S’pore Executes 2 Drug Traffickers On 2 Aug, They’re A 46-Year-Old S’porean & 34-Year-Old M’sian

Singapore Executes 2 Drug Traffickers On 2 Aug

Despite growing international scrutiny, Singapore has remained unwavering in its stance on the death penalty.

Shanmugam Defends S’pore Death Penalty For Drug Traffickers, Says It Saves ‘Thousands Of Lives’

On Tuesday (2 Aug), two men, aged 34 and 46, were executed.

With this, Singapore has executed eight convicted drug traffickers since end-March. At least one more man is reportedly scheduled to be executed on Friday (5 Aug).

Singapore executes traffickers on 2 Aug

According to a statement by the Central Narcotics Bureau (CNB), two men had their capital sentences carried out on 2 Aug.

The 34-year-old Malaysian and 46-year-old Singaporean were convicted of trafficking in a controlled drug.

CNB did not reveal further information about the Singaporean man’s identity out of respect for his family, who requested privacy.

The men were accorded full due process under the law and were represented by legal counsel throughout the process.

They had filed petitions to the President for clemency but were unsuccessful.

This double execution is the latest in a string of executions carried out since end-March.

Another execution scheduled on 5 Aug

According to Transformative Justice Collective (TJC), another execution is scheduled this week.

Earlier on 29 Jul, 45-year-old Abdul Rahim bin Shapiee’s family were informed that his death sentence would take place on Friday (5 Aug). His co-accused is likely to be executed on the same day.

The collective claimed that Rahim’s case was concerning, as he was denied access to legal assistance that could have helped him make more informed decisions for his defence from the point of arrest and interrogation.

Rahim cited two instances that made him fearful, one of which was when a police officer reportedly threatened to bring his wife and family to the station.

TJC said Rahim recorded 10 police statements that day — an unusually large number in a short period.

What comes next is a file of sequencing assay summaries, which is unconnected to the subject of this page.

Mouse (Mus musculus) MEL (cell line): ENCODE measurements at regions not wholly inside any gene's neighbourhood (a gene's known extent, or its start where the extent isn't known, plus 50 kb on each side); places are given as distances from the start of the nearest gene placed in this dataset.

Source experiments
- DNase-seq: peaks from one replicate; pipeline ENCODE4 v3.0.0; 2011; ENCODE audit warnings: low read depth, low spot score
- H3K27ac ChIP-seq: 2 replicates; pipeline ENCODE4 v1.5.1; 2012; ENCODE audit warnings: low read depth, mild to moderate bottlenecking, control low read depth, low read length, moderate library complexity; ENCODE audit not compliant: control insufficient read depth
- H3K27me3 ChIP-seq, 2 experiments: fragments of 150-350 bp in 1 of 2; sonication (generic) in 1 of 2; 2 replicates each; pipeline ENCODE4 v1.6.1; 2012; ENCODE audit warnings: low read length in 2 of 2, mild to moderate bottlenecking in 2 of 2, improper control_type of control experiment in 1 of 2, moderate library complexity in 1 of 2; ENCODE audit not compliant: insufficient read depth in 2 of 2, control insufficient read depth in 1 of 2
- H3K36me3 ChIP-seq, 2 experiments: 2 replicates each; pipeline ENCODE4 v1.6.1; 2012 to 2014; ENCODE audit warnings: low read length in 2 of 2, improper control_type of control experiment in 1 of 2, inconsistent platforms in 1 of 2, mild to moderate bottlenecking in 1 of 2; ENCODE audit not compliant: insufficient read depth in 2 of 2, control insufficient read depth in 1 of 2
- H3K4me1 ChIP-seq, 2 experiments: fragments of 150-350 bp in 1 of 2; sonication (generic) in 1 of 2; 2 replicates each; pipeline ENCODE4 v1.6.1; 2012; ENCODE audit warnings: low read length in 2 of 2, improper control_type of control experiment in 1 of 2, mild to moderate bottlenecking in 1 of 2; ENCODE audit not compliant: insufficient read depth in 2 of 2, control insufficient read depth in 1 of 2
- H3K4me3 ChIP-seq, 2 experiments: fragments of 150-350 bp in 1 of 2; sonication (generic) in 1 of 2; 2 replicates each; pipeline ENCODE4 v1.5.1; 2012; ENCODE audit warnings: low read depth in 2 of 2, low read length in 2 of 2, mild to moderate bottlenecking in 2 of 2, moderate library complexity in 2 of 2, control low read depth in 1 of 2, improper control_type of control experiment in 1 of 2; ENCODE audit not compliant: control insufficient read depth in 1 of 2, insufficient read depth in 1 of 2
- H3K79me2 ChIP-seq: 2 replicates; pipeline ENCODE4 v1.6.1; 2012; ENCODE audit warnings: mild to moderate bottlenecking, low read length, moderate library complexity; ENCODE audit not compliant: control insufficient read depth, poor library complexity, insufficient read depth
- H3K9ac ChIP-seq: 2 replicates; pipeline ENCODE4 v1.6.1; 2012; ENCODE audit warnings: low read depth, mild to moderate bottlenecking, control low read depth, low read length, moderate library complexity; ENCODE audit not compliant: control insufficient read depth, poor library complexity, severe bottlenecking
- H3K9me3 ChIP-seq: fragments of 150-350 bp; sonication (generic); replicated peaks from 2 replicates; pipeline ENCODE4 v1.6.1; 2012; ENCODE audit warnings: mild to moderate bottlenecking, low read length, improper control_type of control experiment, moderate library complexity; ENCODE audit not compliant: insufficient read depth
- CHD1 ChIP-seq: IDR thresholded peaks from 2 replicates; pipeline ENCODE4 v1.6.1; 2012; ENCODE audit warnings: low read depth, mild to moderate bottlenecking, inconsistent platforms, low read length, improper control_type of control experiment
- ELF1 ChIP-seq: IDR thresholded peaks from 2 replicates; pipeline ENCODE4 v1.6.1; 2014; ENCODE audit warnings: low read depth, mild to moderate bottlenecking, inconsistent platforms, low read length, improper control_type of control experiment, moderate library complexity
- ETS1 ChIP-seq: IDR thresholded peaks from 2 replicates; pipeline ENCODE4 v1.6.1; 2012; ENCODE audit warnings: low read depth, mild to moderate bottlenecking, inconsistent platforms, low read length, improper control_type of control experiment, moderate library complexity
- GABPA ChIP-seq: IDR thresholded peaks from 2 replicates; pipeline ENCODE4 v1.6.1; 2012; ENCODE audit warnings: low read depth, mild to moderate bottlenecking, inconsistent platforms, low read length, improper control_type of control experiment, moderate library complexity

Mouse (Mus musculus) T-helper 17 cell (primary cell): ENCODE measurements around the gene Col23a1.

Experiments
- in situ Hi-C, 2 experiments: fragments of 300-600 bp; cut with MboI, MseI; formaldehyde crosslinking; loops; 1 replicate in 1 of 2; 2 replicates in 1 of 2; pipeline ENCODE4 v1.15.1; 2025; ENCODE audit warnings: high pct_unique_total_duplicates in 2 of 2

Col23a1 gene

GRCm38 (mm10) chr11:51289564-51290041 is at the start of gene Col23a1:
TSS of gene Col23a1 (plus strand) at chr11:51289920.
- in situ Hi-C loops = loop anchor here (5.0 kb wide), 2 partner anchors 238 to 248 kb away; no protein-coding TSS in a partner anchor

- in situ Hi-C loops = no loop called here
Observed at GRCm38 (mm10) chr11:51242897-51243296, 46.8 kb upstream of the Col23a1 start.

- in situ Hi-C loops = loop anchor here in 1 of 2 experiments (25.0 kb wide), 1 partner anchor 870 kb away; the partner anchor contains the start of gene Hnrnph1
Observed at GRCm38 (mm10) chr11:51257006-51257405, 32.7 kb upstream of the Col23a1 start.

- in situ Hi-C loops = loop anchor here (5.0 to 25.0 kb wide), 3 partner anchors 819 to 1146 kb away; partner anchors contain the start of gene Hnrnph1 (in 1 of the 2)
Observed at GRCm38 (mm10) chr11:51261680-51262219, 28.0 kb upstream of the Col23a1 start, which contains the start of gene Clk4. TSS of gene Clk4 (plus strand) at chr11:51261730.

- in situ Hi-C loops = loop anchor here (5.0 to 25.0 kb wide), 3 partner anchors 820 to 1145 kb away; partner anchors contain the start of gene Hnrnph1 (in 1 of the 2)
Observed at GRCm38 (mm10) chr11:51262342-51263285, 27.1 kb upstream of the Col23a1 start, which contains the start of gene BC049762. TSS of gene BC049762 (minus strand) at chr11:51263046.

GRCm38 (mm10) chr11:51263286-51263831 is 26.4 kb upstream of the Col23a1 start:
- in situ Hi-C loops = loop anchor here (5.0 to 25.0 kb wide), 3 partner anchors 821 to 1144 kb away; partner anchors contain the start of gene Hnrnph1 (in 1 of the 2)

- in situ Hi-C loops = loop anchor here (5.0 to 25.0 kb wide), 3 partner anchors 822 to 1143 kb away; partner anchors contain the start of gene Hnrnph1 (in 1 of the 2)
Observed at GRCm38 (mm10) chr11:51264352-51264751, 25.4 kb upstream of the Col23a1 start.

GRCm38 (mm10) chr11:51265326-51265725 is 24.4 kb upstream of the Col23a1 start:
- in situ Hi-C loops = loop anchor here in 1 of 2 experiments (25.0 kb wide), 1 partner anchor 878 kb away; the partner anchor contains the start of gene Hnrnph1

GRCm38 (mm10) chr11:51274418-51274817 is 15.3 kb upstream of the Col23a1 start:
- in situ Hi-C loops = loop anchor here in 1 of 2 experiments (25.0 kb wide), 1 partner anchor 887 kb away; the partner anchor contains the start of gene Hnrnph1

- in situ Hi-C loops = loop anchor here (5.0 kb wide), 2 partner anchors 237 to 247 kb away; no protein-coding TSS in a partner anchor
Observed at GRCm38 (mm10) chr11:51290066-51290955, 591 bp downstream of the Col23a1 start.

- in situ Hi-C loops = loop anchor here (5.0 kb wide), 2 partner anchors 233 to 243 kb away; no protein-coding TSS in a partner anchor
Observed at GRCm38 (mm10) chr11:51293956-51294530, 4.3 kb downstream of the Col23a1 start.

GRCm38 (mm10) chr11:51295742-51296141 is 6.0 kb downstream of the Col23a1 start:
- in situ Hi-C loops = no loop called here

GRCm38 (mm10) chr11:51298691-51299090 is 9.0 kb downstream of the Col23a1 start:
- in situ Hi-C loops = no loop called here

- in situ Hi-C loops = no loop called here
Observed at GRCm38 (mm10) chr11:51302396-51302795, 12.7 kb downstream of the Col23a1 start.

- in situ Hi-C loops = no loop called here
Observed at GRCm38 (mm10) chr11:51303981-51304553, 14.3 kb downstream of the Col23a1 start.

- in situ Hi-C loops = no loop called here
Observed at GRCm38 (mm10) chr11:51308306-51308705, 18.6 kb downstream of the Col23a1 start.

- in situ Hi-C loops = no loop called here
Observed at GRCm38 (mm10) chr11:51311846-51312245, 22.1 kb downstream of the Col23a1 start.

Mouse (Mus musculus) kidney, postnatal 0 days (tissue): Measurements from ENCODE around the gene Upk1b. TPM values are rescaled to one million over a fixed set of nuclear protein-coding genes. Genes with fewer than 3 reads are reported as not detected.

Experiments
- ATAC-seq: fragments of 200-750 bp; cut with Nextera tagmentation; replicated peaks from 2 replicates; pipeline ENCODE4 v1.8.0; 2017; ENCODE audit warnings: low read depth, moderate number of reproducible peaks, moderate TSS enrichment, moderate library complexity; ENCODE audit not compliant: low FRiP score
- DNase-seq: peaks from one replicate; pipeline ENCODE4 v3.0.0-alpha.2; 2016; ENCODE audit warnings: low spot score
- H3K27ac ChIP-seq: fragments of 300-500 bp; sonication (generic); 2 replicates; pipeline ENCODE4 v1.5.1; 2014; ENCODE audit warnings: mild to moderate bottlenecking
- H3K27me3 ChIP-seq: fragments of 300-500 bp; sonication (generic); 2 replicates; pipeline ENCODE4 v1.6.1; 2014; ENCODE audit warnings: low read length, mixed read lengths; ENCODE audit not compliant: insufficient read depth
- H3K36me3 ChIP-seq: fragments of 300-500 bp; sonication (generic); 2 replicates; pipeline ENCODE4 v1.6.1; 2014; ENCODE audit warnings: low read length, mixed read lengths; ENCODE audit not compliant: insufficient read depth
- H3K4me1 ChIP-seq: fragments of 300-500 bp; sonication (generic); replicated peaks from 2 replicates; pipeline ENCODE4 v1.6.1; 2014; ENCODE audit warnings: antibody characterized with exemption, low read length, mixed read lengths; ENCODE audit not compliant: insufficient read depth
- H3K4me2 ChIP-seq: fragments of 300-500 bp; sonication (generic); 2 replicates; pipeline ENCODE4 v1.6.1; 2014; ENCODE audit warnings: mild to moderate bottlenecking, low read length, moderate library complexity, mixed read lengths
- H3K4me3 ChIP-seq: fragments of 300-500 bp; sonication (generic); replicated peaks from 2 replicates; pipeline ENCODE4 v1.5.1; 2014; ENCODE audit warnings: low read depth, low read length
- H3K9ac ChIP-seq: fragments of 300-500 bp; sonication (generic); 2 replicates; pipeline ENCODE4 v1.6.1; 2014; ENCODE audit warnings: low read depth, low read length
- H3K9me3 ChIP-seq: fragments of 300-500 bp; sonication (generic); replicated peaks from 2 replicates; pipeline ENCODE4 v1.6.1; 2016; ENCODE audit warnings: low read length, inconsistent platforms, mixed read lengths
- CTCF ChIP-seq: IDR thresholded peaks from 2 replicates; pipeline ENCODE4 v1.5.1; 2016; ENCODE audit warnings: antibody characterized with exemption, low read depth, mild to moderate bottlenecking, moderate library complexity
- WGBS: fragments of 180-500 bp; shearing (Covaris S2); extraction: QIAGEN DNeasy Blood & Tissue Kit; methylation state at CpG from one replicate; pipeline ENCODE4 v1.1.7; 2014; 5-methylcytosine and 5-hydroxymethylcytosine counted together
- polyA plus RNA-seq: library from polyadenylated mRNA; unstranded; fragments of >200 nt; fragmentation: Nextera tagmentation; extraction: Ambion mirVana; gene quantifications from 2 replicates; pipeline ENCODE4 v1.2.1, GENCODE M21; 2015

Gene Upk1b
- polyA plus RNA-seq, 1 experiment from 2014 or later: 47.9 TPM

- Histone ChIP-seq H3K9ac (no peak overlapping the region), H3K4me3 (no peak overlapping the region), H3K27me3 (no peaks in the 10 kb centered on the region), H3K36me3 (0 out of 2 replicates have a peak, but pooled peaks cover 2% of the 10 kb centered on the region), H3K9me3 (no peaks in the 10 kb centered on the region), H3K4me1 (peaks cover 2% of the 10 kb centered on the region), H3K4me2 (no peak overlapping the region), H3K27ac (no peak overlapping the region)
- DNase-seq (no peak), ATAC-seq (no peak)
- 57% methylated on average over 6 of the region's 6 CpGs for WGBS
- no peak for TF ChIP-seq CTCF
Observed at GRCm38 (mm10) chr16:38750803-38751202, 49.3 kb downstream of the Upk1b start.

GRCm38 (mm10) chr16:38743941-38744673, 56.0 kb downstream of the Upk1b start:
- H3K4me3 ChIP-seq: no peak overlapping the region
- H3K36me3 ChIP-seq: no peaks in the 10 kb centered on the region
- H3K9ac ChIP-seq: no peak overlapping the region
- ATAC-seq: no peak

During interrogations, he also had to make difficult decisions without a lawyer.

Eventually, Rahim cooperated and managed to get a Certificate of Substantive Assistance.

However, the court later determined that his role exceeded that of a “courier”, and he was given the death sentence.

You can read the complete statement here.

24 inmates file historic lawsuit

When he learned of his scheduled execution, Rahim – and 17 other inmates – were filing a historic lawsuit claiming they were denied access to justice.

According to activist Kokila Annamalai, the death row inmates, all unrepresented, tried to file a civil case to the High Court through the prison registry.

The crux of the case revolved around the difficulty in appointing lawyers to help them.

On 1 Aug, 24 prisoners successfully filed the application.

Ms Kokila said this is likely the first time so many prisoners, particularly death row prisoners, are suing the Singapore Government and the Attorney-General.

Following this, Rahim’s sister also lodged a complaint to the Supreme Court the same day. She feared her brother’s upcoming execution meant he could not see the case through.

Death penalty remains polarising issue

Singapore’s capital punishment remains a highly polarising issue today.

Nonetheless, there is something to be said about the tenacity of death row inmates who continue to fight for their rights despite having the odds stacked against them.

Regardless of one’s stance on the death penalty, losing a life or a family member in such a manner is undeniably sad. MS News offers our sincerest condolences to the families of the two men.

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